I left for work later than I hoped I would. I dropped all the recycling on my way out the door. La Croix cans rolled all over my living room. Amazon boxes tumbled from my arms, scaring my dog.
My computer wouldn't connect to the printer. I needed 10 handouts for my intervention class and they refused to print. I had to improvise.
My 8th graders walked into my classroom for first period. They were talking. They weren't taking out their books for reading. A few pulled out iPads, and not for ebooks. The boys at the back table, who are usually able to get settled and into their books right away, clearly had other plans for the morning.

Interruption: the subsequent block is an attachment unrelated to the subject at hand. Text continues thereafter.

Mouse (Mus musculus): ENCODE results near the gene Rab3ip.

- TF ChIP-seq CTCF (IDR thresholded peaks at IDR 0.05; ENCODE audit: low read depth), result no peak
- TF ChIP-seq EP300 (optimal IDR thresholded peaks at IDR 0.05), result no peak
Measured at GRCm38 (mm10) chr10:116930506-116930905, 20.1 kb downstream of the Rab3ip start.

I could sense my blood pressure rising.
"Everybody stop and listen to me," I stood up. "I'm already in a bad mood. I have had an annoying morning. I feel like I'm about to be mean and maybe overreact about very small things... so just please get into our normal routine, okay?"
And they did.
I stood back as they all transformed back into their best selves. Impressive. I did the same.
Sometimes being honest with myself creates an opportunity to reset my mindset...
...and being honest with my students allows them to help me do just that.